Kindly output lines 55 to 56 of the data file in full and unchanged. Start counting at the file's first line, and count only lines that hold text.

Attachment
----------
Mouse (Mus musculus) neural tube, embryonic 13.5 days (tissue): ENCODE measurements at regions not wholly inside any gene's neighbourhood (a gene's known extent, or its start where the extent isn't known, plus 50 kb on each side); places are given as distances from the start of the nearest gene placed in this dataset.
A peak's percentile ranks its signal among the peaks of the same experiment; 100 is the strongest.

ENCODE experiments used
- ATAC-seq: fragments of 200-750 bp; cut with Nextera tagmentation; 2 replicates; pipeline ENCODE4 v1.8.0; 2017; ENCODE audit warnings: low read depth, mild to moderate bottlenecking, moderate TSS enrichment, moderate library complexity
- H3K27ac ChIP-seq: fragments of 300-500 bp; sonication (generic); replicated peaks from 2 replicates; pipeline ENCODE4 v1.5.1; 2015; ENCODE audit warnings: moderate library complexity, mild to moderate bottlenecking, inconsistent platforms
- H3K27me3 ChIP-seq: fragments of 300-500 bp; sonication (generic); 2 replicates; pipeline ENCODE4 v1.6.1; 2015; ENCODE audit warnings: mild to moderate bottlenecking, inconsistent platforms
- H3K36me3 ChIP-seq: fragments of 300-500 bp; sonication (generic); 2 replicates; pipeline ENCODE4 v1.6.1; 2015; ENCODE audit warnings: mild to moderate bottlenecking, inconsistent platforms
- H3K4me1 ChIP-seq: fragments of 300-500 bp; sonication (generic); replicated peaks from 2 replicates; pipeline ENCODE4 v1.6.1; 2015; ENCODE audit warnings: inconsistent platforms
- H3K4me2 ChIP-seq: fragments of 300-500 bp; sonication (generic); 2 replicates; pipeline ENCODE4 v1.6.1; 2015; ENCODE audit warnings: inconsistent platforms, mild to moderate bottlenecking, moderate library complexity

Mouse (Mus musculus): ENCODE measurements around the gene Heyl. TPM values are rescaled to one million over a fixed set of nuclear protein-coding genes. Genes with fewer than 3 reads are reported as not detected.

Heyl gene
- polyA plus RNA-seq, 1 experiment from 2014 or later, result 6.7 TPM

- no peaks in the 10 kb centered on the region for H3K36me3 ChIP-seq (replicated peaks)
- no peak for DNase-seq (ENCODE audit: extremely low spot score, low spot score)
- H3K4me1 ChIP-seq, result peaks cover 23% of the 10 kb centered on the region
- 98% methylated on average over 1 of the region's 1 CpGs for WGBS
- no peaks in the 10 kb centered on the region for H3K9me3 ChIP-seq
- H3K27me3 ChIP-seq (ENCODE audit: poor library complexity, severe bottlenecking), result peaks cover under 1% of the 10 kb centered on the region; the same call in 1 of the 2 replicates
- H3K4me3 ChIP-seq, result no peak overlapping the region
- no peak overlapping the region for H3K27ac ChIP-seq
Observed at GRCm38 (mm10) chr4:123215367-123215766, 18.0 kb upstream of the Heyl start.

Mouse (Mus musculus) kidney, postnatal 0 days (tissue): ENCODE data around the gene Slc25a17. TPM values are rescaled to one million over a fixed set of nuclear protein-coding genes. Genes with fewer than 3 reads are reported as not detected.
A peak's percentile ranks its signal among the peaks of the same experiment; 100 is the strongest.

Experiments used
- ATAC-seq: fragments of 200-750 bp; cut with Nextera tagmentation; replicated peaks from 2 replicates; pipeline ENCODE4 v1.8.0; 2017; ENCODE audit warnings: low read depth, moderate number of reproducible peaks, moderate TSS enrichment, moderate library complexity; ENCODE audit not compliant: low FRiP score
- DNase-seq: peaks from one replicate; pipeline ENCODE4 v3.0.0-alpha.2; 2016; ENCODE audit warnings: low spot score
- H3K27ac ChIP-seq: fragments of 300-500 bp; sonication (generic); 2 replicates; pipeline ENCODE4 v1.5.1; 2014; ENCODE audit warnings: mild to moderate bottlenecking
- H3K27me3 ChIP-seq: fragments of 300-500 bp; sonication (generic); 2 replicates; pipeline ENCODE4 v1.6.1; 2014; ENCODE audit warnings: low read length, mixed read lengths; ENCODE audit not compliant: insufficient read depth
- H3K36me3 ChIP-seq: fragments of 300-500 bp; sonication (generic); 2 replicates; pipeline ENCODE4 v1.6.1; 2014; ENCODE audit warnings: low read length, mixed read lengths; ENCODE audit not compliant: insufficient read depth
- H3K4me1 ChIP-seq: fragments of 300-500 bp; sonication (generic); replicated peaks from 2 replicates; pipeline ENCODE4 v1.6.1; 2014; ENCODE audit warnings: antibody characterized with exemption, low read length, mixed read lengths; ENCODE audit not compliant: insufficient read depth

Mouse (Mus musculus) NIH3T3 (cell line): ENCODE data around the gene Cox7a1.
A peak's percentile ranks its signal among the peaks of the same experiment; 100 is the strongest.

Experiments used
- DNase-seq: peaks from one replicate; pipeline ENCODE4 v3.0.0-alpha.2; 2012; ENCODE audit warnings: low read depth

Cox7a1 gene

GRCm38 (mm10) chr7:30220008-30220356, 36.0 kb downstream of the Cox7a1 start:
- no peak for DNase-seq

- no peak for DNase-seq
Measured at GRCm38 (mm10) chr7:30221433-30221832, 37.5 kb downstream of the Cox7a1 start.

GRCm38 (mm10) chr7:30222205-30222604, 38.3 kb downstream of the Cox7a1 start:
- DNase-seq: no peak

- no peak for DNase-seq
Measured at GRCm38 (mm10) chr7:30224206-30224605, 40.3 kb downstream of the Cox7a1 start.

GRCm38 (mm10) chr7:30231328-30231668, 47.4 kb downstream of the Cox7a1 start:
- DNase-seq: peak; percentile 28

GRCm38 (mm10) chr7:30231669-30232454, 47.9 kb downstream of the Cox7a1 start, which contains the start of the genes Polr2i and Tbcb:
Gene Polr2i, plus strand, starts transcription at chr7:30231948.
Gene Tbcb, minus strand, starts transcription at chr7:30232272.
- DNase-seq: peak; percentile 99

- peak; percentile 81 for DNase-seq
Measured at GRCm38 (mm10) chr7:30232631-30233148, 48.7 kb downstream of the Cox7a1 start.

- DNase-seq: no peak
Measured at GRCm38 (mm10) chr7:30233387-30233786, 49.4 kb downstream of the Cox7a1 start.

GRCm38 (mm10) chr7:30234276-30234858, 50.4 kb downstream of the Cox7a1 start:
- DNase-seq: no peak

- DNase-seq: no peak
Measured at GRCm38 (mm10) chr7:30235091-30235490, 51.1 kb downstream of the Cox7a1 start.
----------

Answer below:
- DNase-seq: no peak

- DNase-seq: no peak